Apple finds itself in legal trouble : at the expense of $113 million

0
104
Apple App Store

Apple will soon proceed on to make yet another payout concerning the iPhone “Batterygate” uproar. As per the reports of the Washington post, the tech giant has indeed agreed to a settlement that will see the company pay an accumulated sum of $113 million to 34 states over its decision to quietly throttle the processor in the iPhone 6S as well as other models in order to prevent unexpected battery related shutdowns.

The Batterygate deal follows an Apple settlement which is worth up to $500 million from earlier in 2020. While the agreement doesn’t require the company to admit to any wrongdoing, the Arizona Attorney General’s office did in fact say that the brand would have to offer “truthful” iPhone battery health, performance and power management ratio.

Must Read: Apple And Facebook Start Exposing Each Other For Misuse Of User Data

Nonetheless, the status quo isn’t really subject to too much change even with all this in mind. Apple went on to confirm that it was throttling devices such as the iPhone 6S back in December 2017 and the company took upon itself to discount battery replacements to that of a sum equaling $29 so as to help all those that were affected. It then released an update in early 2018 that not only illustrated battery health, but also gave users the choice to disable the throttling if indeed they were willing to risk shutdowns.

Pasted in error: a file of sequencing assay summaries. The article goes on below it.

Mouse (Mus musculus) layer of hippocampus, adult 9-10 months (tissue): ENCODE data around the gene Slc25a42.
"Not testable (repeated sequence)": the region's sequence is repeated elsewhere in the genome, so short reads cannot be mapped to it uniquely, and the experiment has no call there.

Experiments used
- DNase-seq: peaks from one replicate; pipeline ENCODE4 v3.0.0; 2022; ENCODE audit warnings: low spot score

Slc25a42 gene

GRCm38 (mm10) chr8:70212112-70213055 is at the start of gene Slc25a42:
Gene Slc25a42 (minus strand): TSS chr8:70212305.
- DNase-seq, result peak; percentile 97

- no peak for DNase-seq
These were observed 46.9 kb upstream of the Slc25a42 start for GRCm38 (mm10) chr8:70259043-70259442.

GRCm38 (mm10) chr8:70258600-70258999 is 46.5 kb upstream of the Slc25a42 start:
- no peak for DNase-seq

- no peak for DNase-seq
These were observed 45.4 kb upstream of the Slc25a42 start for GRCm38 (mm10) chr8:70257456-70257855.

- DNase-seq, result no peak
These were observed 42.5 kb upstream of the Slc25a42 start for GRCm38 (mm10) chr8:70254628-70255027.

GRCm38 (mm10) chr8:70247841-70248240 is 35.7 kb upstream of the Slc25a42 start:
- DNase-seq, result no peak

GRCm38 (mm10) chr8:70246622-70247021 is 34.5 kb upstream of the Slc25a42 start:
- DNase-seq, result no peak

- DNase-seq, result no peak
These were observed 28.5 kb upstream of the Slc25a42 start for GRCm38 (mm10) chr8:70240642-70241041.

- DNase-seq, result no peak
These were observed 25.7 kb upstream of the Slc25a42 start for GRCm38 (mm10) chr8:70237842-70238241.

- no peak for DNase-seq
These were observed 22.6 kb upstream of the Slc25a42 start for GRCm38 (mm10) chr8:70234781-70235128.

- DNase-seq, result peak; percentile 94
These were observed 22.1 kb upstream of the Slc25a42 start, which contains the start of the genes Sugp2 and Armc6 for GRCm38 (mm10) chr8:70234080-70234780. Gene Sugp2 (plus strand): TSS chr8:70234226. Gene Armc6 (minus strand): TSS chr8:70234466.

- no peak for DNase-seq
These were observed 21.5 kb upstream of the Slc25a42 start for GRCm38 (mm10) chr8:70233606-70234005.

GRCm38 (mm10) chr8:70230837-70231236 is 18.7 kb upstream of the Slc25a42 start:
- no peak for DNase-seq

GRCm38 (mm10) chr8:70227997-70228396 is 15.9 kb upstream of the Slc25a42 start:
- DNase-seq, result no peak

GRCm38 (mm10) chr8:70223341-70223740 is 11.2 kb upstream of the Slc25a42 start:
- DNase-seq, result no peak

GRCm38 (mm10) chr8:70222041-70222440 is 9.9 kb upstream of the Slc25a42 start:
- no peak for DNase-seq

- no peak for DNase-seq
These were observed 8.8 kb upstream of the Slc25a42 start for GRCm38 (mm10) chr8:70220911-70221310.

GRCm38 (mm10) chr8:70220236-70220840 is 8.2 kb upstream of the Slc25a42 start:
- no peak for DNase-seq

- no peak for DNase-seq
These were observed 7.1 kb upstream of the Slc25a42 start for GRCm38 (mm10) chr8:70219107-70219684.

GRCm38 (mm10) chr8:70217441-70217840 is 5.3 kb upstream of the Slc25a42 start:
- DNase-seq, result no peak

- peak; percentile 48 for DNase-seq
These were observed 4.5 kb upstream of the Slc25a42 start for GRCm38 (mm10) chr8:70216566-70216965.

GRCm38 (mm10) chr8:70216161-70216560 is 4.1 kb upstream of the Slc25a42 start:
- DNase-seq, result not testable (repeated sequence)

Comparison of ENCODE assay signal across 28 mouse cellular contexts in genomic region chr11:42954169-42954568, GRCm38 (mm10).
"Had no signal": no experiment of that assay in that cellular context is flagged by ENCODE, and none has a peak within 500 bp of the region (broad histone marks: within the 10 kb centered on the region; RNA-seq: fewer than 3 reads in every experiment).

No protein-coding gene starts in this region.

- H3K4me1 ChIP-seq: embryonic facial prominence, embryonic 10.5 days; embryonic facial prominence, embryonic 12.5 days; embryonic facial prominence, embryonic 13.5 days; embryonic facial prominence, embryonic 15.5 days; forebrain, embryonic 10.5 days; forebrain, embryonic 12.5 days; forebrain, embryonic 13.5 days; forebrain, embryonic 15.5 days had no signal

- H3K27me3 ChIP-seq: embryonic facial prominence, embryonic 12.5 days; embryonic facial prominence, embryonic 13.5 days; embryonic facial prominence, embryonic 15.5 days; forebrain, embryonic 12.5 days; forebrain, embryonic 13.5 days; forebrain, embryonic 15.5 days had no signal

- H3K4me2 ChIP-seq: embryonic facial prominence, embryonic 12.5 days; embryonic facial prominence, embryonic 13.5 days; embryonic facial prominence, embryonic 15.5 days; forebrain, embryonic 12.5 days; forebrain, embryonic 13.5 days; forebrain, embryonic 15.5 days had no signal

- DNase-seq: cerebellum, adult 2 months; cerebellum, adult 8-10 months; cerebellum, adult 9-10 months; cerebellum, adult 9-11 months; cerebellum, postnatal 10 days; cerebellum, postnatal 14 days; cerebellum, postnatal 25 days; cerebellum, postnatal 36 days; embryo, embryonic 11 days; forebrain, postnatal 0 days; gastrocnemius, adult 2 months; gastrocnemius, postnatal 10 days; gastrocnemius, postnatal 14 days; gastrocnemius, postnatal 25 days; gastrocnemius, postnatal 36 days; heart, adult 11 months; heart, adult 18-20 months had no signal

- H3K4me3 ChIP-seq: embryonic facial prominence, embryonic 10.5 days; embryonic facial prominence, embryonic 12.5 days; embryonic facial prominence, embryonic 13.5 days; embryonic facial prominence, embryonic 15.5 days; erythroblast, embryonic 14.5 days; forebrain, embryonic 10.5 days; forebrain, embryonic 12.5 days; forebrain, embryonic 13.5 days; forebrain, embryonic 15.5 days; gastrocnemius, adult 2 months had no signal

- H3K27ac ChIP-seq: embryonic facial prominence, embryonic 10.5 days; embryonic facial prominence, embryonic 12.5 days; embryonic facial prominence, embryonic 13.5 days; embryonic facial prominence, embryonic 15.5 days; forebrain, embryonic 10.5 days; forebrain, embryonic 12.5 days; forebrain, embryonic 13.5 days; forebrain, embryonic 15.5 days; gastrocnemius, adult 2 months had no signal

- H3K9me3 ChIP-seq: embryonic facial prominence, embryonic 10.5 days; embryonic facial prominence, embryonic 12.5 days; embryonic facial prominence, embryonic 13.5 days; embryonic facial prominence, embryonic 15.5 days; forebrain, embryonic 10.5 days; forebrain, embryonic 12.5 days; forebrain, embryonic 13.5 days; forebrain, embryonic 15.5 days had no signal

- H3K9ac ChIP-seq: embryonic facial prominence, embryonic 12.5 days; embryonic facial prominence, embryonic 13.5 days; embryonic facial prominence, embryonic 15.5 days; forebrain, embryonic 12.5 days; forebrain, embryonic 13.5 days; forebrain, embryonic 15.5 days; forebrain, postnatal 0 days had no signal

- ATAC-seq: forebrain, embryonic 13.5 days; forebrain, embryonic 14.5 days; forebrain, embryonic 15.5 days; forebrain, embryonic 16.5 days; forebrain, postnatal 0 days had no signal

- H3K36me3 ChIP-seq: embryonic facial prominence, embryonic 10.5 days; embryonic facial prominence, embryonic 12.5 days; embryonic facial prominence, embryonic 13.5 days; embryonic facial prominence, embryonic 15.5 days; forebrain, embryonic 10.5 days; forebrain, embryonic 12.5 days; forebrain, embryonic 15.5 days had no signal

The outrage that has been caused with respect to Battery gate wasn’t centered so much on the basis of throttling as it was centered on Apple’s lack of disclosure. While Apple did indeed claim that it was throttling the battery on models such as the iPhone 6S so as to extend the hardware’s useful lifespan, it didn’t exactly properly notify customers. Some customers were even concerned that Apple was actually slowing down iPhones in order to prompt early upgrades. Whatever the true motivations were remain to be in the unknown but the fact of the matter is that many customers took the decision to buy new handsets when a battery purchase would have sufficed.

LEAVE A REPLY

Please enter your comment!
Please enter your name here

This site is protected by reCAPTCHA and the Google Privacy Policy and Terms of Service apply.